This pollination web was published by Vázquez and Simberloff (2003). See there for details on how it was measured.
The dataset consists of a matrix with 9 rows, representing plant species and 27 columns, representing different pollinators. Values in the matrix are observed flower visitations.
This dataset is fairly representative of a pollination web: more pollinators than plants, and an awful lot of zeros in the matrix.
The study was conducted in four grazed and four ungrazed sites in and around Nahuel Huapi National Park and surrounding areas in Rio Negro, Argentina from September 1999 to February 2000. For each site, the plant-pollinator interaction network was described.
The authors recorded their data by counting the number of visits of each flower visitor species to each plant species. Data are presented as an interaction frequency matrix, in which cells with positive integers indicate the frequency of interaction between a pair of species, and cells with zeros indicate no interaction.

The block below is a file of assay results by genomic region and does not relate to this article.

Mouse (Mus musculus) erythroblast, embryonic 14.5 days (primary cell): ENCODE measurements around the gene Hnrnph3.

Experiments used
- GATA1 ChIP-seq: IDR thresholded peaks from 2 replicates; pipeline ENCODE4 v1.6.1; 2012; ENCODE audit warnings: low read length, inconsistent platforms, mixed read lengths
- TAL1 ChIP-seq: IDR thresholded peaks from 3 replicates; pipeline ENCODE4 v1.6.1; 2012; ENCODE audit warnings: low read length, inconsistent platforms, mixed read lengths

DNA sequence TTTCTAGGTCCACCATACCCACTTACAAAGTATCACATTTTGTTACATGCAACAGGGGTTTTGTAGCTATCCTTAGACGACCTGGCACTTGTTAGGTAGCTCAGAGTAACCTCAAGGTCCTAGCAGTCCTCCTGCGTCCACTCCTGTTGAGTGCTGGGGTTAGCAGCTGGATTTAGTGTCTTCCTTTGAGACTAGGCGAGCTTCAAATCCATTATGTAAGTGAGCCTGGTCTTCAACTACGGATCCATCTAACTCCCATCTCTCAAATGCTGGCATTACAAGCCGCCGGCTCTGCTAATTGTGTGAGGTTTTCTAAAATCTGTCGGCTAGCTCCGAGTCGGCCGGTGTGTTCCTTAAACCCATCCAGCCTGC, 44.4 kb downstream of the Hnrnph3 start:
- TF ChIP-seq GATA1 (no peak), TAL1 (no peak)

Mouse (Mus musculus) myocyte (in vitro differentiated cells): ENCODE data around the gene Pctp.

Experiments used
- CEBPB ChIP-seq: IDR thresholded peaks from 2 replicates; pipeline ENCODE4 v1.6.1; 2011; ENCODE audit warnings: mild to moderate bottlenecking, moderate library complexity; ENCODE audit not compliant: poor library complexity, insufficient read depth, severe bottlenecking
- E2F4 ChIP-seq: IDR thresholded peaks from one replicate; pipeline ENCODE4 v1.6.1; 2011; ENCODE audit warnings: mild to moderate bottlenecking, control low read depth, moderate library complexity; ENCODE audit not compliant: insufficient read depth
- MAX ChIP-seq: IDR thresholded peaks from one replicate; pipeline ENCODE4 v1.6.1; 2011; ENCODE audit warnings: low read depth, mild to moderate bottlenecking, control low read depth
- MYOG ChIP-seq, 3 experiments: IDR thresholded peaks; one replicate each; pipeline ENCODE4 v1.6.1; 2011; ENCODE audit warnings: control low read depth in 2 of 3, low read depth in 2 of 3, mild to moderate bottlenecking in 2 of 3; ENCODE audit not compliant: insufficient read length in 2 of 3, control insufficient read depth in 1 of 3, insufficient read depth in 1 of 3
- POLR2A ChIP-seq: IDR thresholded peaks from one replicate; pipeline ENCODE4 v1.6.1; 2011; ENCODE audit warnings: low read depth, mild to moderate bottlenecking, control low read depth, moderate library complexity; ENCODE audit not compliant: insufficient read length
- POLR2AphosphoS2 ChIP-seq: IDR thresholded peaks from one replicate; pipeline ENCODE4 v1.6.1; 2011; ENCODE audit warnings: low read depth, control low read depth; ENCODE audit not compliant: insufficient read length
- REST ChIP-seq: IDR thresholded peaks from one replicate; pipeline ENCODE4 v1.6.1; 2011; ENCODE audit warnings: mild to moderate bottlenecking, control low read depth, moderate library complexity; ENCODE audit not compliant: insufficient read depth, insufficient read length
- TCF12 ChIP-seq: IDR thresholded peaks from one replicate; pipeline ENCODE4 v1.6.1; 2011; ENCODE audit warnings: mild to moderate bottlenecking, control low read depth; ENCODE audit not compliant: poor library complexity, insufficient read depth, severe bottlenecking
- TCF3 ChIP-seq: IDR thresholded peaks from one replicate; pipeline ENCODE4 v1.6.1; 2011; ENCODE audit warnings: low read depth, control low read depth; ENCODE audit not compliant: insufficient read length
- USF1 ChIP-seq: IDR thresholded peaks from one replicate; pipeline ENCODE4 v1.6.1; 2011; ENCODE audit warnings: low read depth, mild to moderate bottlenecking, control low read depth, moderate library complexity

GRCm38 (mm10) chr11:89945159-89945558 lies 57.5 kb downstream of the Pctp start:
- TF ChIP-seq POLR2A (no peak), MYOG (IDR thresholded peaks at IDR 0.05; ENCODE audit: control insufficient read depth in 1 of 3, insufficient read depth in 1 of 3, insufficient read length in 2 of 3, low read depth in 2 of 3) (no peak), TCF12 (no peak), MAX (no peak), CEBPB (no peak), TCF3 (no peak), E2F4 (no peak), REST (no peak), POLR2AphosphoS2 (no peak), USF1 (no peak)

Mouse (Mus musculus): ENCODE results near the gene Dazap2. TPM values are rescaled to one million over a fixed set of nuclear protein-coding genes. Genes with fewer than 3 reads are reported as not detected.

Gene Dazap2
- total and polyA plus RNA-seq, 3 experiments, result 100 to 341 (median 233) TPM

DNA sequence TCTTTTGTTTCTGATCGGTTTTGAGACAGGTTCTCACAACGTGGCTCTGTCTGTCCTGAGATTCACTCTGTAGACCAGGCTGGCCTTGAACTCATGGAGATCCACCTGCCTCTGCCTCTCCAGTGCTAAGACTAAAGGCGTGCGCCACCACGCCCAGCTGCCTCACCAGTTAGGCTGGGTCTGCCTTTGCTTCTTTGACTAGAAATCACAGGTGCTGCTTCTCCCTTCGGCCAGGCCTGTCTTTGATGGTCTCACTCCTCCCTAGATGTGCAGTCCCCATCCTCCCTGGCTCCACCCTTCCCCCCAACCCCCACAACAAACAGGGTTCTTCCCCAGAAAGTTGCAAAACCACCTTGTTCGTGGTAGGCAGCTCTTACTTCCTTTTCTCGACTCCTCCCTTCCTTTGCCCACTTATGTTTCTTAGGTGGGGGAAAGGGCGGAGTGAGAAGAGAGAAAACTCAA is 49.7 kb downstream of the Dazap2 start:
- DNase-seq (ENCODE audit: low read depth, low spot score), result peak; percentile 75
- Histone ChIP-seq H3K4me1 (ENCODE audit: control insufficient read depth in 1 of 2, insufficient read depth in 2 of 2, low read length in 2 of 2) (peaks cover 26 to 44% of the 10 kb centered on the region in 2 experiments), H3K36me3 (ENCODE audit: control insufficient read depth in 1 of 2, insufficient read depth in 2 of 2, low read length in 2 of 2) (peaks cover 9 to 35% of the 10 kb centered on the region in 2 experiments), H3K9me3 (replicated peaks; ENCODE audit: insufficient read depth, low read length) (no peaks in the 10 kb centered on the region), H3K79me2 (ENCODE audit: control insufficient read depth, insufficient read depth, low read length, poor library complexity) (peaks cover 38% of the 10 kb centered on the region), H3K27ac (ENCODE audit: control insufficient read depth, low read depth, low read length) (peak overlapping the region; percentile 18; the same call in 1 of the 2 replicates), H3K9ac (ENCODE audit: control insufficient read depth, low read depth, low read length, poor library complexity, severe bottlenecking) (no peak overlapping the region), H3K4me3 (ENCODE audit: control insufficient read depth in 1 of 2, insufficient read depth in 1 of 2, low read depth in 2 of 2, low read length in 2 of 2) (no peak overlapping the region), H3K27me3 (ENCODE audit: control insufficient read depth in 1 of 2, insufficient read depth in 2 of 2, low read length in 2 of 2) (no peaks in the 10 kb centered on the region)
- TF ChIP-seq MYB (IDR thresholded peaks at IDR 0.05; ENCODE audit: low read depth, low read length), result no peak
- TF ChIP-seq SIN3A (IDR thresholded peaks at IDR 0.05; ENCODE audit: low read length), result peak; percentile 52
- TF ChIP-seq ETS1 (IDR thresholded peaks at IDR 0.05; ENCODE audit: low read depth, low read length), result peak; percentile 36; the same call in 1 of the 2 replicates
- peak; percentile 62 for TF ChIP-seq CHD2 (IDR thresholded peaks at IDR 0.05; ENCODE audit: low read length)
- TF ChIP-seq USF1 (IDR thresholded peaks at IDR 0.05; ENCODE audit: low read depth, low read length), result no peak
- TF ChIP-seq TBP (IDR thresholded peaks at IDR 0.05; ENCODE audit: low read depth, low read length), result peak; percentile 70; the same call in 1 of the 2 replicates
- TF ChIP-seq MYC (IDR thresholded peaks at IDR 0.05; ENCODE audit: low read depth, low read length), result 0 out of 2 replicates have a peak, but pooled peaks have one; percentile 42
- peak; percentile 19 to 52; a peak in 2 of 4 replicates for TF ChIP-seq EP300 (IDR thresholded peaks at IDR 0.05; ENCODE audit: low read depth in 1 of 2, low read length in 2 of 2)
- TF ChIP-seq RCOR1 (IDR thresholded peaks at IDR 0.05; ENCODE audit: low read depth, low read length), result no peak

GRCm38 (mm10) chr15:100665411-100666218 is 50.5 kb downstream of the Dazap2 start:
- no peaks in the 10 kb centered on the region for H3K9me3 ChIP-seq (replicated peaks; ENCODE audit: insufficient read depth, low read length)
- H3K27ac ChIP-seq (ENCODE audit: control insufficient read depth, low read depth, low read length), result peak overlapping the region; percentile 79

These data can be downloaded, together with the other datasets, on the NCEAS interactionweb website http://www.nceas.ucsb.edu/interactionweb/html/datasets.html. See also there for further details, both on the data and their usage.
Vázquez, D. P. 2002 Interactions among Introduced Ungulates, Plants, and Pollinators: A Field Study in the Temperate Forest of the Southern Andes. Doctoral Dissertation Thesis, University of Tennessee, Knoxville, Tennessee, USA.
Vázquez, D. P., and D. Simberloff. 2002 Ecological specialization and susceptibility to disturbance: conjectures and refutations. American Naturalist 159, 606–623.
Vázquez, D. P., and D. Simberloff. 2003 Changes in interaction biodiversity induced by an introduced ungulate. Ecology Letters, 6, 1077–1083.